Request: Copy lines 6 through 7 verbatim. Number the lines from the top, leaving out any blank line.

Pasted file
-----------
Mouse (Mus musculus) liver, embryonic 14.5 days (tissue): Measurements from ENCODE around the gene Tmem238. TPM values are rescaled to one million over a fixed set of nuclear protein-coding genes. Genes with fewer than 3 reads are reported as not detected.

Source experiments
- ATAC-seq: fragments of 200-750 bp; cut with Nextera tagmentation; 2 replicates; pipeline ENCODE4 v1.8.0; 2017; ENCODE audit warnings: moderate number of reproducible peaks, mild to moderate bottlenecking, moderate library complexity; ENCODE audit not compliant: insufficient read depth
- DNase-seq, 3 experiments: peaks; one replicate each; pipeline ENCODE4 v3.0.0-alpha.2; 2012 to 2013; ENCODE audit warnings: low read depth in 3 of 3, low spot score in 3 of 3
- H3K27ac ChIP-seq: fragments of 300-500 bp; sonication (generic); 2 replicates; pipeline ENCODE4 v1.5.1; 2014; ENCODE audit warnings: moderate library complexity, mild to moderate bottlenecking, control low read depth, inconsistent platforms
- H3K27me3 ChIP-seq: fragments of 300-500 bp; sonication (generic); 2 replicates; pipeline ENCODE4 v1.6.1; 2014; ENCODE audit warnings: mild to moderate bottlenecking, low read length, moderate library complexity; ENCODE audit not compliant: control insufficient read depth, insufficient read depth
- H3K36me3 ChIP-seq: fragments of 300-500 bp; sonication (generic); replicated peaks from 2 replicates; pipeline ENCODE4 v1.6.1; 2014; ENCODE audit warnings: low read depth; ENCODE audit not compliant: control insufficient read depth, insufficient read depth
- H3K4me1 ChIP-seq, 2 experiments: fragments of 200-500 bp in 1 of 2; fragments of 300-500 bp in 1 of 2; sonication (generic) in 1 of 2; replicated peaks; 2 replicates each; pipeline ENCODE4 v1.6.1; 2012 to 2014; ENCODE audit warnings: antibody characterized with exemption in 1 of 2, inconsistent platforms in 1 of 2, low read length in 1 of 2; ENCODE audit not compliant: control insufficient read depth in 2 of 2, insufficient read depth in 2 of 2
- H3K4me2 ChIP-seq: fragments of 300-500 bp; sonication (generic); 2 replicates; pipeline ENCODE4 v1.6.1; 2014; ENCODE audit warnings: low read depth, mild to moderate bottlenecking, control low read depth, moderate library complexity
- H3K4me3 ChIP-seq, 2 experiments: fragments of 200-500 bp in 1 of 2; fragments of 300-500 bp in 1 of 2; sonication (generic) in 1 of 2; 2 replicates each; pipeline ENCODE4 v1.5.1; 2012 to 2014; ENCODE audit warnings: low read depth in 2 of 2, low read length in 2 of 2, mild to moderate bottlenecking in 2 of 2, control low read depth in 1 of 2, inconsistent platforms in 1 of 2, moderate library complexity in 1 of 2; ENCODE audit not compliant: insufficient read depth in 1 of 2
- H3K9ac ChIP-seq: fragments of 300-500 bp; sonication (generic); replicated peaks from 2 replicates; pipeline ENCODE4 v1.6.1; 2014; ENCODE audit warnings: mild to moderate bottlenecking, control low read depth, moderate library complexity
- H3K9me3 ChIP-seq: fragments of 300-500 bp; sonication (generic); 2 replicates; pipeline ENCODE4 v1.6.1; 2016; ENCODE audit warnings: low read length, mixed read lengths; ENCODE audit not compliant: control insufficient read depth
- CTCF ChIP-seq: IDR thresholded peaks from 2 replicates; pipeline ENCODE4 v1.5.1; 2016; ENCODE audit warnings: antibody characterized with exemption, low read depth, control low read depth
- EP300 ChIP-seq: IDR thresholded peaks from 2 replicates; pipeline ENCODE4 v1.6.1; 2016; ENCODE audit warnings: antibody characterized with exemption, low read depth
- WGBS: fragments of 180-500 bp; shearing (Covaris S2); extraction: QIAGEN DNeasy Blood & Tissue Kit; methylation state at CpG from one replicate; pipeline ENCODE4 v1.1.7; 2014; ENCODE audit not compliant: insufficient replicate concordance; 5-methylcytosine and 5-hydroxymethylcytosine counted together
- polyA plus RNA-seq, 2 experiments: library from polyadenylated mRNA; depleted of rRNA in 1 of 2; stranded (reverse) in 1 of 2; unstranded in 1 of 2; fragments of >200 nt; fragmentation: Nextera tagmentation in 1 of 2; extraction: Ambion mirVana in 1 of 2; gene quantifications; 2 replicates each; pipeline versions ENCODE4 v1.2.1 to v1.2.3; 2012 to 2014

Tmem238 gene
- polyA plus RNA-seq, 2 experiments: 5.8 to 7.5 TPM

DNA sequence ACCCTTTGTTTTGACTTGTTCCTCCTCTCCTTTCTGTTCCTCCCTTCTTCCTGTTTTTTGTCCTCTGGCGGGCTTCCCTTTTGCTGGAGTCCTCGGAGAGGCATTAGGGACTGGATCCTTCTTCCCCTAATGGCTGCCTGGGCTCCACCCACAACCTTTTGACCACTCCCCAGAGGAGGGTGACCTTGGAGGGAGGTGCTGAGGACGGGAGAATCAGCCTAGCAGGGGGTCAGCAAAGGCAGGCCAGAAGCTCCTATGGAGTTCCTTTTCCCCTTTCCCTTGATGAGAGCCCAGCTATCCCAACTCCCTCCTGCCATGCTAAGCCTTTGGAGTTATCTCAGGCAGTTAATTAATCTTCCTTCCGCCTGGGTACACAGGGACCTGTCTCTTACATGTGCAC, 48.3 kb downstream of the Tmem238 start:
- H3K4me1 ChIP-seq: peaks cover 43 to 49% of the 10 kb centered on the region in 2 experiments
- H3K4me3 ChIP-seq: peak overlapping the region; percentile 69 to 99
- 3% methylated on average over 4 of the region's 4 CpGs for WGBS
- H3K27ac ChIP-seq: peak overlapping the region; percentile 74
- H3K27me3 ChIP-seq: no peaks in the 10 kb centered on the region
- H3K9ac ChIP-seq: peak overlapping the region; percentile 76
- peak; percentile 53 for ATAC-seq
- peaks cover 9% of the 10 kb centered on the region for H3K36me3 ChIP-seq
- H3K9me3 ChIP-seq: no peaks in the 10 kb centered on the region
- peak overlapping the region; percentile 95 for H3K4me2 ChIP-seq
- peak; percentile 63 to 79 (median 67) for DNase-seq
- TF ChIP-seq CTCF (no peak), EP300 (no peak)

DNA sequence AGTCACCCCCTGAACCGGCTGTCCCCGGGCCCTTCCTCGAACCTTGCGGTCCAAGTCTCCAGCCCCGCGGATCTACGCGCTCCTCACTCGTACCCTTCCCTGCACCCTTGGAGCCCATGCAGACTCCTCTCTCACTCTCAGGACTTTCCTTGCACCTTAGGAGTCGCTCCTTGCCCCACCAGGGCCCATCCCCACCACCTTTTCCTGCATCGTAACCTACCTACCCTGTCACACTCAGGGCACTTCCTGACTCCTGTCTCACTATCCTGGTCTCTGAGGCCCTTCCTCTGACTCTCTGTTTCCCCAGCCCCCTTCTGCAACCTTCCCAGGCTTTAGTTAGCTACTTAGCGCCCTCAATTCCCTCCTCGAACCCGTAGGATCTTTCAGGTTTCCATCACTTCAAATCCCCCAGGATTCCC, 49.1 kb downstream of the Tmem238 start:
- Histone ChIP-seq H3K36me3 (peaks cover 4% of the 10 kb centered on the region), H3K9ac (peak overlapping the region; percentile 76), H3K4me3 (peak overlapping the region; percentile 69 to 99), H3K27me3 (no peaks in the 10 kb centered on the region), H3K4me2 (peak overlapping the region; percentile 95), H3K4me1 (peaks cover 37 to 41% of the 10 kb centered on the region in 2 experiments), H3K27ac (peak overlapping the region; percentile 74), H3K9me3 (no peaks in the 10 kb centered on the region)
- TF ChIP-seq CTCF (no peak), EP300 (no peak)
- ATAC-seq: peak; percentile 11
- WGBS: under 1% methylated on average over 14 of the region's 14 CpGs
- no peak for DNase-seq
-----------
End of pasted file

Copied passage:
- H3K27me3 ChIP-seq: fragments of 300-500 bp; sonication (generic); 2 replicates; pipeline ENCODE4 v1.6.1; 2014; ENCODE audit warnings: mild to moderate bottlenecking, low read length, moderate library complexity; ENCODE audit not compliant: control insufficient read depth, insufficient read depth
- H3K36me3 ChIP-seq: fragments of 300-500 bp; sonication (generic); replicated peaks from 2 replicates; pipeline ENCODE4 v1.6.1; 2014; ENCODE audit warnings: low read depth; ENCODE audit not compliant: control insufficient read depth, insufficient read depth